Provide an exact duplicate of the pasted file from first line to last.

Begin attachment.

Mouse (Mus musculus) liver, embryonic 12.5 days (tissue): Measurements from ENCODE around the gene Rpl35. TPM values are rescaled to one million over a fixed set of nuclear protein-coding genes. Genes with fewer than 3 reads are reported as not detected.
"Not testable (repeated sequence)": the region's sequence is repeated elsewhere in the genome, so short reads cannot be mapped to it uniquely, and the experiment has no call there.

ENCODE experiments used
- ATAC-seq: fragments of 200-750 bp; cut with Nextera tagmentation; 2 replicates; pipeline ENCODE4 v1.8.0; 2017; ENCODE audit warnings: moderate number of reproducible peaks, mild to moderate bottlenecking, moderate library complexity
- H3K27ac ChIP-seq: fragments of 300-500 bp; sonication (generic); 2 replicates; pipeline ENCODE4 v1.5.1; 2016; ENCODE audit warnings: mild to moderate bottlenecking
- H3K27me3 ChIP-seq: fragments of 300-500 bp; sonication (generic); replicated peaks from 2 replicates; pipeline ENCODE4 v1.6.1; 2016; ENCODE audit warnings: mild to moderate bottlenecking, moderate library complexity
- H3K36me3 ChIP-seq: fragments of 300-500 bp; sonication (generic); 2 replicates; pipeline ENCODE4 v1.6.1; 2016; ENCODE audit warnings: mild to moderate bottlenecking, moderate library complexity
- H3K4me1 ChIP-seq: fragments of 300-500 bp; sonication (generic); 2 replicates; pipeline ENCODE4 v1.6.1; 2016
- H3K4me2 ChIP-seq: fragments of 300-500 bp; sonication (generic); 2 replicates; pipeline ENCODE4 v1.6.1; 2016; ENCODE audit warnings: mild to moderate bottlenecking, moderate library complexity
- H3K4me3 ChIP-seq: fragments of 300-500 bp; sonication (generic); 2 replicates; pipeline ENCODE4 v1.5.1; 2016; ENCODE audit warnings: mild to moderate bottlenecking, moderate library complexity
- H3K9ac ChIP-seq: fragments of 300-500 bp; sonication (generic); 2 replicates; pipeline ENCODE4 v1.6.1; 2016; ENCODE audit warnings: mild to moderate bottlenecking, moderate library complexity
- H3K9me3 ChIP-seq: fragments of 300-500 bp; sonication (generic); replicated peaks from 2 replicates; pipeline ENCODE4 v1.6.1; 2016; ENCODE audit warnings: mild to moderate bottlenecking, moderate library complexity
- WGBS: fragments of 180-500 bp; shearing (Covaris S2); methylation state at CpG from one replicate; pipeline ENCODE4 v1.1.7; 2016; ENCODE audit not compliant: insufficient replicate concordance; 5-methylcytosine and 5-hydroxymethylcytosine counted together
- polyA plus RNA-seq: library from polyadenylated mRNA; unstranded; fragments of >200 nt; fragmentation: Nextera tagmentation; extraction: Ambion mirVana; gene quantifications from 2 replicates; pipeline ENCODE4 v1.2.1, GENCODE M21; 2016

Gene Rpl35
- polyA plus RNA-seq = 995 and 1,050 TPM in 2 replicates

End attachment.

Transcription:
Mouse (Mus musculus) liver, embryonic 12.5 days (tissue): Measurements from ENCODE around the gene Rpl35. TPM values are rescaled to one million over a fixed set of nuclear protein-coding genes. Genes with fewer than 3 reads are reported as not detected.
"Not testable (repeated sequence)": the region's sequence is repeated elsewhere in the genome, so short reads cannot be mapped to it uniquely, and the experiment has no call there.

ENCODE experiments used
- ATAC-seq: fragments of 200-750 bp; cut with Nextera tagmentation; 2 replicates; pipeline ENCODE4 v1.8.0; 2017; ENCODE audit warnings: moderate number of reproducible peaks, mild to moderate bottlenecking, moderate library complexity
- H3K27ac ChIP-seq: fragments of 300-500 bp; sonication (generic); 2 replicates; pipeline ENCODE4 v1.5.1; 2016; ENCODE audit warnings: mild to moderate bottlenecking
- H3K27me3 ChIP-seq: fragments of 300-500 bp; sonication (generic); replicated peaks from 2 replicates; pipeline ENCODE4 v1.6.1; 2016; ENCODE audit warnings: mild to moderate bottlenecking, moderate library complexity
- H3K36me3 ChIP-seq: fragments of 300-500 bp; sonication (generic); 2 replicates; pipeline ENCODE4 v1.6.1; 2016; ENCODE audit warnings: mild to moderate bottlenecking, moderate library complexity
- H3K4me1 ChIP-seq: fragments of 300-500 bp; sonication (generic); 2 replicates; pipeline ENCODE4 v1.6.1; 2016
- H3K4me2 ChIP-seq: fragments of 300-500 bp; sonication (generic); 2 replicates; pipeline ENCODE4 v1.6.1; 2016; ENCODE audit warnings: mild to moderate bottlenecking, moderate library complexity
- H3K4me3 ChIP-seq: fragments of 300-500 bp; sonication (generic); 2 replicates; pipeline ENCODE4 v1.5.1; 2016; ENCODE audit warnings: mild to moderate bottlenecking, moderate library complexity
- H3K9ac ChIP-seq: fragments of 300-500 bp; sonication (generic); 2 replicates; pipeline ENCODE4 v1.6.1; 2016; ENCODE audit warnings: mild to moderate bottlenecking, moderate library complexity
- H3K9me3 ChIP-seq: fragments of 300-500 bp; sonication (generic); replicated peaks from 2 replicates; pipeline ENCODE4 v1.6.1; 2016; ENCODE audit warnings: mild to moderate bottlenecking, moderate library complexity
- WGBS: fragments of 180-500 bp; shearing (Covaris S2); methylation state at CpG from one replicate; pipeline ENCODE4 v1.1.7; 2016; ENCODE audit not compliant: insufficient replicate concordance; 5-methylcytosine and 5-hydroxymethylcytosine counted together
- polyA plus RNA-seq: library from polyadenylated mRNA; unstranded; fragments of >200 nt; fragmentation: Nextera tagmentation; extraction: Ambion mirVana; gene quantifications from 2 replicates; pipeline ENCODE4 v1.2.1, GENCODE M21; 2016

Gene Rpl35
- polyA plus RNA-seq = 995 and 1,050 TPM in 2 replicates